Michael Chabon’s Gentlemen of the Road

Gentlemen of the Road, the newest novel from critically acclaimed author Michael Chabon, was originally titled Jews with Swords. It’s one of the greatest mistakes in all of publishing history that the original title wasn’t kept; Jews with Swords evokes a humorous, anachronistic sense of adventure that sums up the spirit of the book in a way that the bland title Gentlemen of the Road can never hope to do. The failed potential of its title aside, Gentlemen of the Road is still worth considering; not only is it an interesting departure for Chabon, but it’s also a quick, fun read, a light and entertaining adventure reminiscent of Dumas and other serial adventure stories. Continue reading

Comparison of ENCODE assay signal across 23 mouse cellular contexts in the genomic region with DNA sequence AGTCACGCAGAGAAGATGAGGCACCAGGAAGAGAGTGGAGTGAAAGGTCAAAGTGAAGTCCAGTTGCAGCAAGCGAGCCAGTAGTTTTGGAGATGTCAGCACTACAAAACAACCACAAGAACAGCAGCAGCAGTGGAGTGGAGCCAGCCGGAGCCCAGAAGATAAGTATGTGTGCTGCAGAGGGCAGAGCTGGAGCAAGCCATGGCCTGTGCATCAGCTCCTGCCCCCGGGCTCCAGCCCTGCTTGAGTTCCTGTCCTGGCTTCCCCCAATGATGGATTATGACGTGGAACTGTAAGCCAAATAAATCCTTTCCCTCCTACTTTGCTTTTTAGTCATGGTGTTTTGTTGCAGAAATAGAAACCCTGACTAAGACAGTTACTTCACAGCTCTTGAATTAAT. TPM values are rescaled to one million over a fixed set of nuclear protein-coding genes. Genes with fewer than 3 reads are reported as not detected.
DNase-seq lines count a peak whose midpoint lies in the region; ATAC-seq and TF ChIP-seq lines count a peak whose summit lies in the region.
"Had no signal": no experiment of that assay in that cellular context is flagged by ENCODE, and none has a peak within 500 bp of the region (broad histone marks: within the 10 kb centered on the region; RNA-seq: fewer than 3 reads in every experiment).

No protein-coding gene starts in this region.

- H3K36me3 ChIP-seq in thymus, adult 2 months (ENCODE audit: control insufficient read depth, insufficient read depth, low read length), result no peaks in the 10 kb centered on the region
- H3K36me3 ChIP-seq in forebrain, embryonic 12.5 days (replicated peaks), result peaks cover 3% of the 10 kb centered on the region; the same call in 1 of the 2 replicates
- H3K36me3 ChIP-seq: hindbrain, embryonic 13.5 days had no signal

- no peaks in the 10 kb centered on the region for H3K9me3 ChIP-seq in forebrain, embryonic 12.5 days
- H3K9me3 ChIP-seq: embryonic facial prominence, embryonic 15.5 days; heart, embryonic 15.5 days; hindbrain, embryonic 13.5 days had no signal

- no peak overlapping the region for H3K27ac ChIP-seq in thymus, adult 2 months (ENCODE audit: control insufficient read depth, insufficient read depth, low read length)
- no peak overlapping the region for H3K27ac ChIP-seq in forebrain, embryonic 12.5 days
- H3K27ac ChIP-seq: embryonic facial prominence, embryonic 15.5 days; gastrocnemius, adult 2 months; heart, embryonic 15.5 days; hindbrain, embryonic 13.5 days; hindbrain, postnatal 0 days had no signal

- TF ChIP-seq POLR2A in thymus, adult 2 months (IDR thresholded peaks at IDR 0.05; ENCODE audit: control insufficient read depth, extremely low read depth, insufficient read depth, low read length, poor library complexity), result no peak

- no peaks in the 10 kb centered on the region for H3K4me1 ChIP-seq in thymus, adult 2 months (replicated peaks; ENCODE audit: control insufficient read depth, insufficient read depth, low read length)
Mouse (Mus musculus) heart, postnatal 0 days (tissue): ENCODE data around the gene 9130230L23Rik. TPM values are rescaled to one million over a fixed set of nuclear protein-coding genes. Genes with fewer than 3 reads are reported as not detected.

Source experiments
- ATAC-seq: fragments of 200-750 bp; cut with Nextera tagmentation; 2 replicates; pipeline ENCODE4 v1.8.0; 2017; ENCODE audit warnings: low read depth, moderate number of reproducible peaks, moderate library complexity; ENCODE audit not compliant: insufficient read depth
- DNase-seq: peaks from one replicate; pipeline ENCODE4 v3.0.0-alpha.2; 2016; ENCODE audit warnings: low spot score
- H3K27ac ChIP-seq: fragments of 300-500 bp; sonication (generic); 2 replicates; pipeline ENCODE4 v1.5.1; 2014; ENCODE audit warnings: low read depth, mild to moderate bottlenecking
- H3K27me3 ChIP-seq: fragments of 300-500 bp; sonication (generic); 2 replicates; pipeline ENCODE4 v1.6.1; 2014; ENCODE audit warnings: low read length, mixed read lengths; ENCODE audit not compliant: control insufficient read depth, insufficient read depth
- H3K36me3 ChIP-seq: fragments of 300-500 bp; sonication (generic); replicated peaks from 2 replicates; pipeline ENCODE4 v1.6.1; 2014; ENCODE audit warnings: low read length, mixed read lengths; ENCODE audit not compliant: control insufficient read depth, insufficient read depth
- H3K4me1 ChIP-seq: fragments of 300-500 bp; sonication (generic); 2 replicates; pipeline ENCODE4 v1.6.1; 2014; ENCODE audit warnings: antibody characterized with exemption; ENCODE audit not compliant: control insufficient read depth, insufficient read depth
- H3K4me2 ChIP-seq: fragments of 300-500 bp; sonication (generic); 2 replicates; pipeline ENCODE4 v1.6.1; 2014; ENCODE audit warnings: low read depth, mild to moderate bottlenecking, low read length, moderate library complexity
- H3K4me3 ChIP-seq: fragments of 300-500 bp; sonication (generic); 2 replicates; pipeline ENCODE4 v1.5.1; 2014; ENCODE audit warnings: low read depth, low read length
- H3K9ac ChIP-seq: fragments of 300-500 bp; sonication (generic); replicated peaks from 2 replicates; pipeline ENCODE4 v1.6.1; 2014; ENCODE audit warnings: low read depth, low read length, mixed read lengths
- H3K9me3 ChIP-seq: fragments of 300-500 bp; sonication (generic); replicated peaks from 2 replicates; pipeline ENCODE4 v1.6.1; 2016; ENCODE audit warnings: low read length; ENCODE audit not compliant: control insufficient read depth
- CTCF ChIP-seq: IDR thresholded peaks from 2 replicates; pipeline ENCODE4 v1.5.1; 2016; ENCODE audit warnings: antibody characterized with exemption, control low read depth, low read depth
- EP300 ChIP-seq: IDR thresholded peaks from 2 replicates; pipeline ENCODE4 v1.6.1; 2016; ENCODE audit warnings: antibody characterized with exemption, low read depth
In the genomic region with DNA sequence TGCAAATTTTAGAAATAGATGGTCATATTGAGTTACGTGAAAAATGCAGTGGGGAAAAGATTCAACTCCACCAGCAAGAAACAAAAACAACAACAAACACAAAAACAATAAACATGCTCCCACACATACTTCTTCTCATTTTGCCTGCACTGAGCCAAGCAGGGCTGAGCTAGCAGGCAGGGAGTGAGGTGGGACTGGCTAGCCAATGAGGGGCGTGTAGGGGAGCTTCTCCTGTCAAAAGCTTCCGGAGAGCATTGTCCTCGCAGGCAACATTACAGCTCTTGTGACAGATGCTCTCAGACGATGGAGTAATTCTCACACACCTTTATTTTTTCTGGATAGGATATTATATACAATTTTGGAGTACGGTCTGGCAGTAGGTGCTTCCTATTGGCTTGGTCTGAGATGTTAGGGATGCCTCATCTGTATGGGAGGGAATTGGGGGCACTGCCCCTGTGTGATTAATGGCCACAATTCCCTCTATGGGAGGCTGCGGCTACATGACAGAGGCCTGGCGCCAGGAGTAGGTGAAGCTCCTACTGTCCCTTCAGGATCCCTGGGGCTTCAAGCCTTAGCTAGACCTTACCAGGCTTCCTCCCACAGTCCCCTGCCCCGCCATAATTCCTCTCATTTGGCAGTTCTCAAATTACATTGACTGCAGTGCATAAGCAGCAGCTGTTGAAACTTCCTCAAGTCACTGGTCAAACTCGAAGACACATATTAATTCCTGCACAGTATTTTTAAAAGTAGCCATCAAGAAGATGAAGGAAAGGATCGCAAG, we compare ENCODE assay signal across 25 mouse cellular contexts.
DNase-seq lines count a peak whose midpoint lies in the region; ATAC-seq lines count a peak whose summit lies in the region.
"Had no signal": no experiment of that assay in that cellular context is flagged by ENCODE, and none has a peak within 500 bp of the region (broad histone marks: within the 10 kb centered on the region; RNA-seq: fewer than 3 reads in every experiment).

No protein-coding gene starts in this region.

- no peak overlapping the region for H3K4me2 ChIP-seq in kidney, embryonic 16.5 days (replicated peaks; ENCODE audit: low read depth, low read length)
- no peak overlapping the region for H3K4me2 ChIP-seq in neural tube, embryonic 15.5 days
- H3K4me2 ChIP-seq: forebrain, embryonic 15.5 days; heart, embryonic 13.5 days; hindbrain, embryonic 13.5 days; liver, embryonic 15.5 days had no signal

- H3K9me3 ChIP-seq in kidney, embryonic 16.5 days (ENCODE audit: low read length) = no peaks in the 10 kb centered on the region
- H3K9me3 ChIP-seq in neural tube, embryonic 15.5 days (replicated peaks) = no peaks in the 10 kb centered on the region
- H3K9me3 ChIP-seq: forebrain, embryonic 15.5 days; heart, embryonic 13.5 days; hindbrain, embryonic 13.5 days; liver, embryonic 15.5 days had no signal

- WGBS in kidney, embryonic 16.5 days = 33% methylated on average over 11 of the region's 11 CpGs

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Thomas Pynchon’s Against the Day

“Now single up all lines!” begins Thomas Pynchon’s Against the Day, a fairly simple beginning for an author known for being convoluted and obscure. I’ll take any chance I can get to write about Pynchon, and the first paperback release of Against the Day seems to warrant it. In case you missed its original release last winter, the novel typical Pynchon: a sprawling epic filled with hundreds of characters, stretching across the world (and beneath it, and a few other places not on the map) and spanning the era from 1893 to World War I. Although it doesn’t quite equal the achievement of his earlier work, Against the Day is a solid entry into the Pynchon canon, consistently offering enough fantastic characters, absurd and expansive settings, and bizarre humor to make it his most entertaining work to date. Continue reading